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Friday, Sept. 4, 2009
'The Ugly Truth'
Nothing pretty in this rom-com
By KAORI SHOJI
The rom-com, once a source of solace for the working woman who, after a hard day's work, could at least count on undemanding entertainment to tide her through the evening, has become something different. It's no longer the sweet and smart girlfriend equivalent, unjudgmental if a little cynical. That girlfriend (personified by say, Meg Ryan) has moved away and we're just now starting to realize how much we miss her. In her place are a succession of shrill, thin, expertly madeup babes obsessed with gym regimens and time management. What happened? As much as I hate to say it, part of the blame lies with the "Sex and the City" quartet. They inducted us into a world where women talked about blowjobs over muffins in broad daylight, could be blase about incontinence in broad daylight and, in short, could pretty much do anything they damned well felt like doing — in broad daylight. In "When Harry Met Sally," Meg Ryan as Sally panicked about the approach of the big four-oh when she was 32. In "Sex and the City," Carrie (Sarah Jessica Parker) was worried about what marriage may do to her booming sex life at 42. The whole rom-com package has become a little scary and perhaps even excessively pushy.
The latest rom-com to hit a theater near you is called "The Ugly Truth" and takes pushy to a whole new dimension. It's a tightly wound 96 minutes of sexual fracas with so much profanity that earned it an R-17 rating. There's a lot here that gives romance an ugly rep. At the center of the diorama (read: two-dimensional) is Katherine Heigl ("27 Dresses") as Abby, a lucky-at-her-career-unlucky-in- love TV producer and Gerard Butler ("P.S. I Love You") as Mike Chadway, the obnoxious, chauvinistic host of a cable show called "The Ugly Truth." Mike's job is to dispense relationship wisdom on the air as viewers phone in with their problems. An example of this wisdom: "I have only one word for you — Stairmaster!" He exhorts women to cram their torsos into high-tech pushup bras, to wear their hair loose and skirts short ("but not too short, because showing too much "vadge" means you're desperate"). In another century, the guy would have been burned at the stake. In this one, he gets great ratings and lives in a huge condo. Abby is forced to take him on her new show, because her sexually frustrated boss Georgia (Cheryl Hines) feels it's time to inject some new, "hot blood" — no matter how contaminated it may be.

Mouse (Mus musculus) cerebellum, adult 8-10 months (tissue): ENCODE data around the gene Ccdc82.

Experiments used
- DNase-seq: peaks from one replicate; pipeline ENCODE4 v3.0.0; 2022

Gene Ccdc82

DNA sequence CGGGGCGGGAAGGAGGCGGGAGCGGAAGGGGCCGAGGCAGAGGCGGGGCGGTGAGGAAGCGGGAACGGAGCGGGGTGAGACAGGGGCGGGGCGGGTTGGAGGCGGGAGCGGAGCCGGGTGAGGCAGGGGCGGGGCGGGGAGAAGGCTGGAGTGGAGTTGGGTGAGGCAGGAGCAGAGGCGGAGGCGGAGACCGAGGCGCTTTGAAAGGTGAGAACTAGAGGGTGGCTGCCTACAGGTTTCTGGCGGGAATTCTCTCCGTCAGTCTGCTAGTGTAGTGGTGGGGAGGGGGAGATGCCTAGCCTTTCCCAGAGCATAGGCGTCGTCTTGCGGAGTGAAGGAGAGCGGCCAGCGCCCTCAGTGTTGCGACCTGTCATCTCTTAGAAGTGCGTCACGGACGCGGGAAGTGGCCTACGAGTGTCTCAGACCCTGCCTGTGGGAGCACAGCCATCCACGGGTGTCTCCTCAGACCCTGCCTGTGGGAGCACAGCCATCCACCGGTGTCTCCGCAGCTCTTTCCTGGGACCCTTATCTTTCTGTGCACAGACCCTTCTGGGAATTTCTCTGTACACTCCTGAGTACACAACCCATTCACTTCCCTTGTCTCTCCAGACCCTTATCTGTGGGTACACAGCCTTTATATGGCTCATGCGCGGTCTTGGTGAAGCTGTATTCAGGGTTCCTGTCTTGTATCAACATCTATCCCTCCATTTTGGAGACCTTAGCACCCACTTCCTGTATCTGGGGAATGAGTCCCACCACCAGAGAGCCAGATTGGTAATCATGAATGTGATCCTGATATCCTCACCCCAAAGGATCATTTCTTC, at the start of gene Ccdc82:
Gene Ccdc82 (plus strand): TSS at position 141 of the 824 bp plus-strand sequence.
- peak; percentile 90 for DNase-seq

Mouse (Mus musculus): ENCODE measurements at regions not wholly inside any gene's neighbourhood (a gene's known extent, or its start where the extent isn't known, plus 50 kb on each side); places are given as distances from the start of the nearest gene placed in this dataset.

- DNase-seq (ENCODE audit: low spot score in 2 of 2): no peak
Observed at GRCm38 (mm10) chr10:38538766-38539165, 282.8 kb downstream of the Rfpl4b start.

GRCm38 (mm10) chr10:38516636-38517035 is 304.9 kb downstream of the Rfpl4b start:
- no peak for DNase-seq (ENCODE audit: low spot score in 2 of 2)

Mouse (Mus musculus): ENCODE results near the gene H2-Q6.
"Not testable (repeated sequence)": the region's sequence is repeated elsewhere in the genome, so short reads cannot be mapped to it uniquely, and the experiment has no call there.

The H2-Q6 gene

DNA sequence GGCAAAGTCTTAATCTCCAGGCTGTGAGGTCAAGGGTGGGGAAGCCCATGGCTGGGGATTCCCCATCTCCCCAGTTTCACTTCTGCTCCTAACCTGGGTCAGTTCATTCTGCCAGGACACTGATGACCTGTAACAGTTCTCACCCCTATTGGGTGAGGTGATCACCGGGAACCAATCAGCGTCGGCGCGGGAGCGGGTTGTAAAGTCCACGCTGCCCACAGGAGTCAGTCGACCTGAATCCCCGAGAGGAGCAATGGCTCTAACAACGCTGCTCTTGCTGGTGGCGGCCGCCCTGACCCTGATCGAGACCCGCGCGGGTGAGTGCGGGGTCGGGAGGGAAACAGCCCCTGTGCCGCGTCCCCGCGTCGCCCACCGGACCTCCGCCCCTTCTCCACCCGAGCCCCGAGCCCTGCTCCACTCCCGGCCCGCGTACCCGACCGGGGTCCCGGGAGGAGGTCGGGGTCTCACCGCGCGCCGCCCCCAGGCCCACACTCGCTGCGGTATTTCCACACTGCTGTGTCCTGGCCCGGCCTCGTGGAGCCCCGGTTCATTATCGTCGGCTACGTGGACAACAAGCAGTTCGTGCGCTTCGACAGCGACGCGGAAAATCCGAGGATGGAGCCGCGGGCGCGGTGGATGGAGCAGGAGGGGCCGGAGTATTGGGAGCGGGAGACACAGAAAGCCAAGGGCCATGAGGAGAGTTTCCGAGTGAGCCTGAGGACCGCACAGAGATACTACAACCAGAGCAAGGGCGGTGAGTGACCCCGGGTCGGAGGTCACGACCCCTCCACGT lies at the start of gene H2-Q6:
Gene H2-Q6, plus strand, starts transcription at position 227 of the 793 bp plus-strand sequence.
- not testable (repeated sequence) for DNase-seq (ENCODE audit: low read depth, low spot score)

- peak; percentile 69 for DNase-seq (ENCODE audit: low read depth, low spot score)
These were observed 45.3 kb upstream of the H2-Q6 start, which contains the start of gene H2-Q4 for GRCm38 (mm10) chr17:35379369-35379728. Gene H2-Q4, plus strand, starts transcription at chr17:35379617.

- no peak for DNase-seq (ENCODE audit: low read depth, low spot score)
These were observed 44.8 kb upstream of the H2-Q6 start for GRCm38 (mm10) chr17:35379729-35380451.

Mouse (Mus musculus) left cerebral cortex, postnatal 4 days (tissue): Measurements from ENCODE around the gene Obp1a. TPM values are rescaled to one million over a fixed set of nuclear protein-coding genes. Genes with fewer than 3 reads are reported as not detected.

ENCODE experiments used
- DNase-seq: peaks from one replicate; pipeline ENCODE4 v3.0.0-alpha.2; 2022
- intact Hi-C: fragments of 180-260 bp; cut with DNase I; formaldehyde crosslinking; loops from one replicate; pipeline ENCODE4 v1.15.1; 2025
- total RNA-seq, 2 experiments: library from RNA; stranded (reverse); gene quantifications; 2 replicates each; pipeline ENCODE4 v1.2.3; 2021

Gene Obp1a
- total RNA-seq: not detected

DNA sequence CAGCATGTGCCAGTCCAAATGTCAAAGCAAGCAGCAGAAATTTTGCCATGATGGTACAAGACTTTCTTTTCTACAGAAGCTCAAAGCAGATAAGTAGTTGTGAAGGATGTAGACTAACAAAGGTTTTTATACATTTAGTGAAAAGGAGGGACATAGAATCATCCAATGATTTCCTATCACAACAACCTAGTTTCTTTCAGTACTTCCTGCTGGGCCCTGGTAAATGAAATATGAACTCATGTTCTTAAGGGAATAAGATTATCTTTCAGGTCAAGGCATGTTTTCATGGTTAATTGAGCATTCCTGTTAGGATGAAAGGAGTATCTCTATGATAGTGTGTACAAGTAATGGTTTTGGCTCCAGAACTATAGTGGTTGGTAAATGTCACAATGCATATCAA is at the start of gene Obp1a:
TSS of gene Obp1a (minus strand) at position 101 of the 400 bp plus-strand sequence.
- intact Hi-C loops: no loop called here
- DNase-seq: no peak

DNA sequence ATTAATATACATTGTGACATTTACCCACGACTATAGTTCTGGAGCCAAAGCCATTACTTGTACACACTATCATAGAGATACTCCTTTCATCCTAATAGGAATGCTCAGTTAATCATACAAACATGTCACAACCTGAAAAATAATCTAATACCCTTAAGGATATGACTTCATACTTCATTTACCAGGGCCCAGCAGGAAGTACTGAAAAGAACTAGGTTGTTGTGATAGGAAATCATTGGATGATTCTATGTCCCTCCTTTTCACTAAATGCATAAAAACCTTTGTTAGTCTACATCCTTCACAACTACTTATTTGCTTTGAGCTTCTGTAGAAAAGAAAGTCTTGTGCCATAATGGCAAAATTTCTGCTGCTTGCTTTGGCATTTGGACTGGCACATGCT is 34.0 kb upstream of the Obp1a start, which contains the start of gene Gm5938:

The biggie obstacle here isn't the screamingly predictable story (set to a tune suffering from overuse of the f-word). It's the fact that it's mighty hard to like Abby or sympathize with her plight, which amounts to the same-old, same-old "I can't meet Mr. Right" dilemma. Abby, whose professional maxim is "there are no problems, only solutions!" keeps a checklist of what she wants in a man and ticks them off whenever a potential candidate comes along — three out of five is OK but a two is, like, forget him. When a gorgeous, single neurosurgeon (TK) moves into her apartment complex, she falls in love and Mike helps — mainly out of good intentions to help but more to prove he knows what men want. He piles on the dating advice (when eating a hot dog, do it "verrrrry slooowly"). On another occasion, he hands her a remote-control vibrator to help her get her groove back ("It's been awhile, am I right?") and when she — inexplicably — wears it to a meeting with studio heads in a restaurant, the remote control winds up in the hands of a 10-year-old boy.
Two-thirds of the way into the story and long after our patience has worn out like an old sock, Abby and Mike come to the conclusion that, hey!, they may be made for each other. A hundred other couples in 100 other rom-coms back last century did the same but with much more finesse (take Meg Ryan and Kevin Kline in "French Kiss"), and this is where we may as well face the sad truth — they just don't make 'em like they used to.